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AL Estate Planning & Elder Law Blog

Tuesday, November 2, 2021

3 Tips on How to Support a Loved One Who is Newly Diagnosed with Alzheimers

Do you know the name of the type of dementia that can cause problems with memory, thinking, cognition, and behavior?  It is Alzheimer’s Disease. Symptoms usually develop slowly and get worse over time, with end-stages of the disease becoming life-threatening. 

Since there is still no cure, early detection is critical. Early detection can offer the best chance for effective treatment and improved quality of life. The most widely recognized early warning sign is memory loss and knowing what to do about it could make all the difference in your treatment options.

As an elder law firm, we work with Alabama seniors and their loved ones every day to find ways to protect themselves from this terrible disease. We can help both find the care you need and ensure there is a way to pay for it that does not impoverish your family. Let us share three important tips to help you and your loved one who potentially has Alzheimer’s Disease and dementia-related memory issues. 

1. Don’t wait to make decisions. Why are you concerned? Are there changes to memory, thinking, or behavior you observe? What is your loved one doing, or not doing?  Has anyone else noticed the same changes that you are seeing? Recording your concerns and reviewing them over time can help establish the difference between Alzheimer's Disease and the normal aging process. A certain amount of memory loss and confusion is to be expected, and other factors may affect older adults as well, such as prescription medications, stress, and other health conditions.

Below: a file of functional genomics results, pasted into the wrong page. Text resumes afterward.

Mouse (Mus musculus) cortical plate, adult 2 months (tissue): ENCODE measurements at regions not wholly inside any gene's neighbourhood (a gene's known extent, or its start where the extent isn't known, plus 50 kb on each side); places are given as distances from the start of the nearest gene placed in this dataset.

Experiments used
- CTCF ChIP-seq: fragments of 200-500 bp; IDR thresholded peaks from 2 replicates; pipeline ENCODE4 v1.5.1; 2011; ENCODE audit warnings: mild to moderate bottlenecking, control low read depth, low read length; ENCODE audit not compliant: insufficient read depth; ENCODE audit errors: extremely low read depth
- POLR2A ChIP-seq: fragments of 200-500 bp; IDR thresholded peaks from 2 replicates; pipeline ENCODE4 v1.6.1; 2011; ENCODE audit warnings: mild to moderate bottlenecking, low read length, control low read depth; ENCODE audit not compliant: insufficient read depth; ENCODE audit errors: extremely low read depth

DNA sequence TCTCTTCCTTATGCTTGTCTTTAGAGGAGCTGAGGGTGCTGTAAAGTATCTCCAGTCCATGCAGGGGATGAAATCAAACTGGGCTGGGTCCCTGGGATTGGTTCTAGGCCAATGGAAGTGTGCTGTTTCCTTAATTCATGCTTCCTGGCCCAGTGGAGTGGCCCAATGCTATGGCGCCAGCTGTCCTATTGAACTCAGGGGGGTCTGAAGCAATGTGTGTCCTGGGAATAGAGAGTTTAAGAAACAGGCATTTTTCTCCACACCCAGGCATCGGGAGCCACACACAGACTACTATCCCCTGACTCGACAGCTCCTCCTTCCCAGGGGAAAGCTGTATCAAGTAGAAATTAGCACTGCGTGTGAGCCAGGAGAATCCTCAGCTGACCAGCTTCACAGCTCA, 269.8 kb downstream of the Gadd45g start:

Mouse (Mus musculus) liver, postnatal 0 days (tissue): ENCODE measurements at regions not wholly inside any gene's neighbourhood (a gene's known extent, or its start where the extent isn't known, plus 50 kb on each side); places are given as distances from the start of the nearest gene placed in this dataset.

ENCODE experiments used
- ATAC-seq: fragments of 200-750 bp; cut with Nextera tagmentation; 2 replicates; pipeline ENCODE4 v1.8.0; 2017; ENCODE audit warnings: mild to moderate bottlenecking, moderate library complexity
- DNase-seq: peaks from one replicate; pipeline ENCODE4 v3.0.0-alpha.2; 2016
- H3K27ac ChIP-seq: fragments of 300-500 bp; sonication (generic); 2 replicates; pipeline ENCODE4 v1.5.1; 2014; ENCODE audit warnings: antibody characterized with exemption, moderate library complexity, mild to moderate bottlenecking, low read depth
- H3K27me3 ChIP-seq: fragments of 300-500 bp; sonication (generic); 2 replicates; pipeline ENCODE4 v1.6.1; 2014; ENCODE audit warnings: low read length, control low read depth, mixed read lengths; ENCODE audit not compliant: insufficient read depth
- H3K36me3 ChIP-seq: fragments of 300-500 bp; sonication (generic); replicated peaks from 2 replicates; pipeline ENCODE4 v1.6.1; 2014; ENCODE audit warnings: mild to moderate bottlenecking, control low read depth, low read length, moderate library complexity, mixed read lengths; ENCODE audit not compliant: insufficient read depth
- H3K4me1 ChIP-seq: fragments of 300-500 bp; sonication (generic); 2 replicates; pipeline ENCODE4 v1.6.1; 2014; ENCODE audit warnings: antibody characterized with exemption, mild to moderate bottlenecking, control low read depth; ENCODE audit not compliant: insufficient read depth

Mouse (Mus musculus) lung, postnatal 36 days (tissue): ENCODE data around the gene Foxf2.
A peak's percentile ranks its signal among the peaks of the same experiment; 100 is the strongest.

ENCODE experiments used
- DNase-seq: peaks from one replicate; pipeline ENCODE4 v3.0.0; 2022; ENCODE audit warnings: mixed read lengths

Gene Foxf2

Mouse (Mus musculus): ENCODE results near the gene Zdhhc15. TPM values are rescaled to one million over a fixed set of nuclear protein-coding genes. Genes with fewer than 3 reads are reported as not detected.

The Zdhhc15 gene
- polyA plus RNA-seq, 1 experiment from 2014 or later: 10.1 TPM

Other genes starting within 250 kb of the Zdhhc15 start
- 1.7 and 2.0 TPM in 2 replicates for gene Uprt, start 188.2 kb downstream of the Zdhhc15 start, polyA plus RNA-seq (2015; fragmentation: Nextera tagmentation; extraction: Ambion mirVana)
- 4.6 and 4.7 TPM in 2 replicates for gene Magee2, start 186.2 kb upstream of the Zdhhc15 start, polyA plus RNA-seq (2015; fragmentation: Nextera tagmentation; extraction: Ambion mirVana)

2. Communicate with your loved ones.  Remember, like any problem, acknowledging your concerns is the first step. This can be difficult when confronting a loved one about his or her mental health. Be sure to reach out and speak with other family members and decide who should begin the conversation. Decide whether it is best to talk about concerns in a face-to-face talk, or to include several family members. Always let compassion, understanding, and support be key.

3. Get the help you need. Scheduling a doctor’s evaluation is a critical first step. Your second step is to become familiar with support organizations and what they can do for you, like Alzheimer’s Disease, and memory loss assistance programs, and caring professionals to help with daily challenges, getting to medical appointments, and important legal and financial planning items. 

In addition, law firms like ours can help you plan for the future to determine what type of long-term care may be needed in the future. You need to know now that long-term care, whether inside or outside the home, can be expensive. We can also help you and your loved ones find ways to be able to afford it.

We know how difficult this conversation can be and want to help. Do not wait to contact us to schedule a meeting with our firm to help you and your loved ones create a plan for the future. 


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